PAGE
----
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Laura Dolson

Yet Another Possible Cause of Obesity

By January 27, 2013

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plastic-wrappedWhat has caused the obesity epidemic? There are so many possibilities that have some evidence that it is almost certainly many things, potentially creating a "perfect storm" scenario. One of the areas that I have been keeping my eye on is environmental toxins, particularly so-called "endocrine disruptors" such as BPA and phthalates. These substances are primarily found in plastics, but plastics are found basically everywhere, including in almost everything touched by food: many plastic bottles, the linings of cans, plastic wrap, butcher paper that meat is wrapped in, and many plastic food storage containers. Add to that children's toys, cosmetics, building materials, the coating of pills -- the list is frighteningly long. (Certain phthalates were banned from children's toys in the U.S. several years ago, but toys manufactured before that time were allowed to be sold. And phthalates and other endocrine disruptors have not been banned from anything else in the U.S., although some other countries have been more pro-active.)

What does this have to do with obesity? Maybe a lot. There is growing evidence that exposure to these chemicals could influence the body to store more fat. Nicholas Kristoff of the New York Times recently reported on this in his column ("Warnings From a Flabby Mouse"). The most recent alarming result was in mice, where even a short exposure at birth led to fatter mice, even when the mice were fed the same amount of food. Kristoff reports, "The role of these chemicals has been acknowledged by the presidential task force on childhood obesity, and the National Institutes of Health has become a major funder of research on links between endocrine disruptors and both obesity and diabetes." Also, apparently, (just like the tobacco and sugar industries), the makers of these chemicals have been doing their darndest to prevent good research from being done in this area.

This also brings focus to another debate in the obesity research community -- is the obesity epidemic a result of a problem of over-consumption (i.e. something is making us hungrier; there's a defect in the appetite system) or a result of a problem of a defect in fat accumulation (more fat leads us to eat more to support our larger bodies). This research seems to lean towards the latter.

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January 28, 2013 at 9:02 am
(1) Scoob E Doo says:

Quite to the contrary of what Ms Dolson states, there is more research and study of one phthalate, DEHP, than almost any other single chemical entity in history. DEHP is and has been used extensively for about 60 years in myriad applications. It is important to note that our FDA was evaluated DEHP a few times in its history and still cannot come up with a reason to restrict it in our nation’s blood bags and other medical tubing, IV bags, etc., except for neonates and other higher risk populations due to the “unknowns”. And while DEHP is only one phthalate, it is the highest volume example in the last 60 years. I will also note here that all substances have “unknowns” because that’s how science works. We’ll never know all of the effects of any one thing because science cannot prove such.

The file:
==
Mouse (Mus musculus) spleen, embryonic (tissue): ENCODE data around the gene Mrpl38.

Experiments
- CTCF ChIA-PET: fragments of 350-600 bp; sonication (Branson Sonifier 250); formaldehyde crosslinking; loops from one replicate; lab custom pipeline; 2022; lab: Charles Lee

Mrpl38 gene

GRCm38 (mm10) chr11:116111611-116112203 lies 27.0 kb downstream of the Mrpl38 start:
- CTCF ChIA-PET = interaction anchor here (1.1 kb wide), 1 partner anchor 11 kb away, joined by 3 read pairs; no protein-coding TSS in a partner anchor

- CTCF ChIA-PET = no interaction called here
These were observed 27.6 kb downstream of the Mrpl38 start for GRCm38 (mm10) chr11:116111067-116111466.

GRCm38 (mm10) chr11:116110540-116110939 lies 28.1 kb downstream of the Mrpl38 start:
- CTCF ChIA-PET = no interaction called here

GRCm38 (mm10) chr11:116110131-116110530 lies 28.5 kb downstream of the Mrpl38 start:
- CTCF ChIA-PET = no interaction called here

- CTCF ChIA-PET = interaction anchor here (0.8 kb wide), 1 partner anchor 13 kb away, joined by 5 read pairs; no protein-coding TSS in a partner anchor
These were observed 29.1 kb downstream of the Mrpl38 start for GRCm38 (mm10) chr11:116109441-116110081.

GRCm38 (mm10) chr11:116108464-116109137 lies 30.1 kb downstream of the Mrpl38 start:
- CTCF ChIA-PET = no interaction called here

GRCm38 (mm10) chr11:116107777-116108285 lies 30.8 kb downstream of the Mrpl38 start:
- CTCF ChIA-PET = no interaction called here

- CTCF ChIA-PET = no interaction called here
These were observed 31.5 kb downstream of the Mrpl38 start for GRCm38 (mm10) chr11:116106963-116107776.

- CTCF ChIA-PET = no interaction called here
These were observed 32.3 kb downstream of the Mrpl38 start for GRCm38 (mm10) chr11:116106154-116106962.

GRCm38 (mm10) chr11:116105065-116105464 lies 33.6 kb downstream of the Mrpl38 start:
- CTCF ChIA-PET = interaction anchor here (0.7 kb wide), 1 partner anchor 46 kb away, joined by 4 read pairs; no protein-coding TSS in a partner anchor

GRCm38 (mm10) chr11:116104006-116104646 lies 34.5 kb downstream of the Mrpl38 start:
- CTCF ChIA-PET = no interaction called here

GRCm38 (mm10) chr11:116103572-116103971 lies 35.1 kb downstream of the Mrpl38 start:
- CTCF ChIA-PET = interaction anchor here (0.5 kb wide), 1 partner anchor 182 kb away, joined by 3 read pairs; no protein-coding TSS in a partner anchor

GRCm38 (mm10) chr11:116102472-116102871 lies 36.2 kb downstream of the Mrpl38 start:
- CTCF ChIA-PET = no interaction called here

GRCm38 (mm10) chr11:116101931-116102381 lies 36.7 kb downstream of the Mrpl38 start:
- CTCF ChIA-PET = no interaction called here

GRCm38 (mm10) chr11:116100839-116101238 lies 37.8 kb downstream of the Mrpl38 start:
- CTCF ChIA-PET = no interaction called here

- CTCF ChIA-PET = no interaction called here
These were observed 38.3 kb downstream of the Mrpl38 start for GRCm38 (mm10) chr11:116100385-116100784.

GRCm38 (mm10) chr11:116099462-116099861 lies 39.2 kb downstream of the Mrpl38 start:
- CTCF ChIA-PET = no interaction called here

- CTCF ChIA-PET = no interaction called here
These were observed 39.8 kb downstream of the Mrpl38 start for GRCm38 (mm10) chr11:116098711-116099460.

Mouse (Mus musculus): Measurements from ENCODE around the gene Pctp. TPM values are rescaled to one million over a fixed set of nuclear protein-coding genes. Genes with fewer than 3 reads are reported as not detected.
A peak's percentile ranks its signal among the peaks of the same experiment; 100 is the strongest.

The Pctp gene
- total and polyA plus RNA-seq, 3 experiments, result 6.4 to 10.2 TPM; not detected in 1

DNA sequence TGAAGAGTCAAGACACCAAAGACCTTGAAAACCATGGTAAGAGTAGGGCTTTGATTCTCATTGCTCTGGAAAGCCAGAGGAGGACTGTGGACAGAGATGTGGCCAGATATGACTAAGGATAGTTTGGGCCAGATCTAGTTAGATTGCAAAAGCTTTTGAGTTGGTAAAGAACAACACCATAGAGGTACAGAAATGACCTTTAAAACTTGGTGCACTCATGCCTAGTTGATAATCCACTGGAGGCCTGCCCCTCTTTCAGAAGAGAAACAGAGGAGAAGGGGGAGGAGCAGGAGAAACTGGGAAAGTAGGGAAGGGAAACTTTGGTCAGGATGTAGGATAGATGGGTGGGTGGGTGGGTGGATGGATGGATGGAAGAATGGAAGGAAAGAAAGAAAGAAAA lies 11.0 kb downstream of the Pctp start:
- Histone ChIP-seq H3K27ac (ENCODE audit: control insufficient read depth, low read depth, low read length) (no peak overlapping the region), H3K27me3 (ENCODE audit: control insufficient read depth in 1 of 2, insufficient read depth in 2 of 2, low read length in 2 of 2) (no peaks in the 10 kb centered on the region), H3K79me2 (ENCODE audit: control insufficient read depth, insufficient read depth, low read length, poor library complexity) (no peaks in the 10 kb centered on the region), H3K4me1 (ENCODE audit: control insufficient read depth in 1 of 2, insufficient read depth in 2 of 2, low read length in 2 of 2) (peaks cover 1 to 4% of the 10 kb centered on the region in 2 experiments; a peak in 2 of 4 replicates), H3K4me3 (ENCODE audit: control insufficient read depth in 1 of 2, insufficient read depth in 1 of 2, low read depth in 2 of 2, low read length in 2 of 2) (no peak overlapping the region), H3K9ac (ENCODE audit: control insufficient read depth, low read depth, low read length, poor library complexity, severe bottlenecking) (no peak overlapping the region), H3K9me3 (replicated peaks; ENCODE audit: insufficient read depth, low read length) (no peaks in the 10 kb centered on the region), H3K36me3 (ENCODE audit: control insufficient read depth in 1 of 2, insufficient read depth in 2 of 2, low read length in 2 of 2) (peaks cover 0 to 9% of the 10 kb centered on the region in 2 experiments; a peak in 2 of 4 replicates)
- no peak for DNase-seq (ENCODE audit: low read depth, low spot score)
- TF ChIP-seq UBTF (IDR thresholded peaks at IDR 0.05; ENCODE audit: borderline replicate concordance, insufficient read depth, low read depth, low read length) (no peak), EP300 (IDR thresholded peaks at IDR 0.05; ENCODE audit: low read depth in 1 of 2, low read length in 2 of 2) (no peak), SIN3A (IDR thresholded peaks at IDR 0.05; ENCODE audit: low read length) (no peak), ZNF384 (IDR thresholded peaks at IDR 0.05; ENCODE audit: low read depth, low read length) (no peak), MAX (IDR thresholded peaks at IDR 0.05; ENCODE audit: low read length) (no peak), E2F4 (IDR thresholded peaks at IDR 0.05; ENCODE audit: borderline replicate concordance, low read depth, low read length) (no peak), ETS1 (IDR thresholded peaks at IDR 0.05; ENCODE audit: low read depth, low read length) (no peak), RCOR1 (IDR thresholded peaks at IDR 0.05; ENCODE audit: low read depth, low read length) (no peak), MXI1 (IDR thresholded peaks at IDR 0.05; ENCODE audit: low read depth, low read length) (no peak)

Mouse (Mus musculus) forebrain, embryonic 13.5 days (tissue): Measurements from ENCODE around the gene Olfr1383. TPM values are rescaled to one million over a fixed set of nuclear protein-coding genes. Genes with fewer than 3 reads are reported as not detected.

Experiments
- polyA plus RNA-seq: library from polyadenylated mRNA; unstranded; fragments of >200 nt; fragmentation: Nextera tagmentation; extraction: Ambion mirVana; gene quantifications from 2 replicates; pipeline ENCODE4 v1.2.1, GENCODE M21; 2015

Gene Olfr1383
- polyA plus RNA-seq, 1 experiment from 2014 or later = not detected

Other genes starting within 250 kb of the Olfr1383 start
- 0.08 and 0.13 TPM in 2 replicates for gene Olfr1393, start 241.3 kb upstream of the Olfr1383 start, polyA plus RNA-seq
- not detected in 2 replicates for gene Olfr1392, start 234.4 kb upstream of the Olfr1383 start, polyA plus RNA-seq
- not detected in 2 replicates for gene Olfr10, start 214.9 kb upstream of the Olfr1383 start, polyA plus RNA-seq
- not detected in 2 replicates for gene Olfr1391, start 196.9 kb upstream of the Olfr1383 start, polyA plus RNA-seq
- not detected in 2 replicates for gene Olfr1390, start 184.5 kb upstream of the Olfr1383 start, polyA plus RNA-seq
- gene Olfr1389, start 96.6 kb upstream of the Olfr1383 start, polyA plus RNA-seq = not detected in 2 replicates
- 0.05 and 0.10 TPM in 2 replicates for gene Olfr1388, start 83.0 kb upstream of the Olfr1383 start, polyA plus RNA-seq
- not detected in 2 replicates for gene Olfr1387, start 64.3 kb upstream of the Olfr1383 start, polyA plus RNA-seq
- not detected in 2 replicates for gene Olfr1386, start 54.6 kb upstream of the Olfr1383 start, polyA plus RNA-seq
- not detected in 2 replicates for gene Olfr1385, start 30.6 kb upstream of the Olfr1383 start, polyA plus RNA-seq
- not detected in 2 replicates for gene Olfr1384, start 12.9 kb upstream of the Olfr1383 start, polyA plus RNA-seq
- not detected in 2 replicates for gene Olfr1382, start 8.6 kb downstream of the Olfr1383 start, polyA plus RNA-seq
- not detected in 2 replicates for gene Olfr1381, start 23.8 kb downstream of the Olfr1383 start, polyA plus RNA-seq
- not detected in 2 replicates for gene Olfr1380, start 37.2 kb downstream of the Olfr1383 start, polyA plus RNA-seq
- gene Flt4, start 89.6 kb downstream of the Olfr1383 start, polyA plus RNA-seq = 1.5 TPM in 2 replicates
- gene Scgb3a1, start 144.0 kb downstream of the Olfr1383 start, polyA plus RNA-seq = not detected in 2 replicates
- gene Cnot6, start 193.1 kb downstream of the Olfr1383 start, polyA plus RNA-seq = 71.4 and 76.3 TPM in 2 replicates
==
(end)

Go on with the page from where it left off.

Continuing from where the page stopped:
Industry, contrary to what Ms Dolson stated, has performed obscene numbers of studies looking for risks associated with phthalates, especially over the last 15 years And contrary to just about everyone’s belief, no adverse effects are being hidden so they can continue to sell a poison that will kill all of us. It just isn’t true. Industry is made up of actual people, with actual families, and no one wants to continue to sell anything dangerous to themselves and their own families.

January 28, 2013 at 9:02 am
(2) Scoob E Doo says:

All that said, there are alternatives to replace DEHP and other phthalates that have been developed and sold for over 30 years. Those alternatives hadn’t gotten much traction until the last 10-15 years because there was no compelling reason to switch – the scientific evidence for any adverse effects is tenuous at best even today. All of the “associations” and “links” reported in the news are speculative and related to how the authors of those studies designed their experiments. But that doesn’t stop the press releases and the scare tactics from the “green” groups from trying to prove that we’re all going to die unless…

The same is the case for BPA – still nothing concrete about it having any adverse effects, but the European regulatory agencies’ “precautionary principle” approach has led to momentum against anything caught in its crosshairs. What we’re seeing now is the trickle-down effects from those efforts over the last 15 years and all it serves to do is cause panic and offer scapegoats.

So my request is for the author and future readers of this piece to do a little homework with reputable and authoritative sources before deciding that anything and everything not “natural” will kill you and those evil companies in XYZ industry are out to kill you to make a profit. It simply isn’t true.

January 28, 2013 at 11:07 am
(3) Disgusted. says:

The same plastics are used in Europe as they are in America..
The weight issues are inconsistent between the 2 cultures.